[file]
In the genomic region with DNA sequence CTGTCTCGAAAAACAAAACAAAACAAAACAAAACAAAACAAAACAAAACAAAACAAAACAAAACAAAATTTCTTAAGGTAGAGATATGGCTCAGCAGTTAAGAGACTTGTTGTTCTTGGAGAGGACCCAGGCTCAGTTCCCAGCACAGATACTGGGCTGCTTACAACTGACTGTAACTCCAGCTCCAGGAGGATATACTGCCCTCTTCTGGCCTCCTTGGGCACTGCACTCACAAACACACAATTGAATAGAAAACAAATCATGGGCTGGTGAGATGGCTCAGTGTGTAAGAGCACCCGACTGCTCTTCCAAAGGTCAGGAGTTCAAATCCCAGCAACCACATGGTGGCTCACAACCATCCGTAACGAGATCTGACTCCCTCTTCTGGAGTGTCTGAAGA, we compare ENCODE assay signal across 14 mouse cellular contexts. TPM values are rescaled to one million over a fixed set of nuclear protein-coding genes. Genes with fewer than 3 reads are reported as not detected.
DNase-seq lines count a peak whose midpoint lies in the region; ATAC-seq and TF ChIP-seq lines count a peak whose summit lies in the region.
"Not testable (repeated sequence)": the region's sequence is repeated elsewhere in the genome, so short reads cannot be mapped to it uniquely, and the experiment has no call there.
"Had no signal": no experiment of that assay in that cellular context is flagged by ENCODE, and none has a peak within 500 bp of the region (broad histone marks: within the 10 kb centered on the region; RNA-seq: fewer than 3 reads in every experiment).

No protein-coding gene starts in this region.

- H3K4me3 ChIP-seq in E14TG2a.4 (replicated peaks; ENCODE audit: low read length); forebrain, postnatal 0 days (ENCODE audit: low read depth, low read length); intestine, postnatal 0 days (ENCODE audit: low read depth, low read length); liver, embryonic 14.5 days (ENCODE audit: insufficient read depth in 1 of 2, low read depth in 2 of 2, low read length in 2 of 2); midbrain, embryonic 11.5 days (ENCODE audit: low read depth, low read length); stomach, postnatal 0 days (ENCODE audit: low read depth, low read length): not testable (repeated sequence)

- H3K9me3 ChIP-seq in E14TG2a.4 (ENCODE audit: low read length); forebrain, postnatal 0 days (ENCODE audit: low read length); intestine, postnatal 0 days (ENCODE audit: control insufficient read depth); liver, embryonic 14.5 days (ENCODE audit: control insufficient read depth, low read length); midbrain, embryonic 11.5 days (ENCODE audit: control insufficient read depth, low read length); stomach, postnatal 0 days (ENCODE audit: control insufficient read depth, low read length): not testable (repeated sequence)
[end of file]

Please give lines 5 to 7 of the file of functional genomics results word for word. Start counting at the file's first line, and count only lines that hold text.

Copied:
No protein-coding gene starts in this region.

- H3K4me3 ChIP-seq in E14TG2a.4 (replicated peaks; ENCODE audit: low read length); forebrain, postnatal 0 days (ENCODE audit: low read depth, low read length); intestine, postnatal 0 days (ENCODE audit: low read depth, low read length); liver, embryonic 14.5 days (ENCODE audit: insufficient read depth in 1 of 2, low read depth in 2 of 2, low read length in 2 of 2); midbrain, embryonic 11.5 days (ENCODE audit: low read depth, low read length); stomach, postnatal 0 days (ENCODE audit: low read depth, low read length): not testable (repeated sequence)

- H3K9me3 ChIP-seq in E14TG2a.4 (ENCODE audit: low read length); forebrain, postnatal 0 days (ENCODE audit: low read length); intestine, postnatal 0 days (ENCODE audit: control insufficient read depth); liver, embryonic 14.5 days (ENCODE audit: control insufficient read depth, low read length); midbrain, embryonic 11.5 days (ENCODE audit: control insufficient read depth, low read length); stomach, postnatal 0 days (ENCODE audit: control insufficient read depth, low read length): not testable (repeated sequence)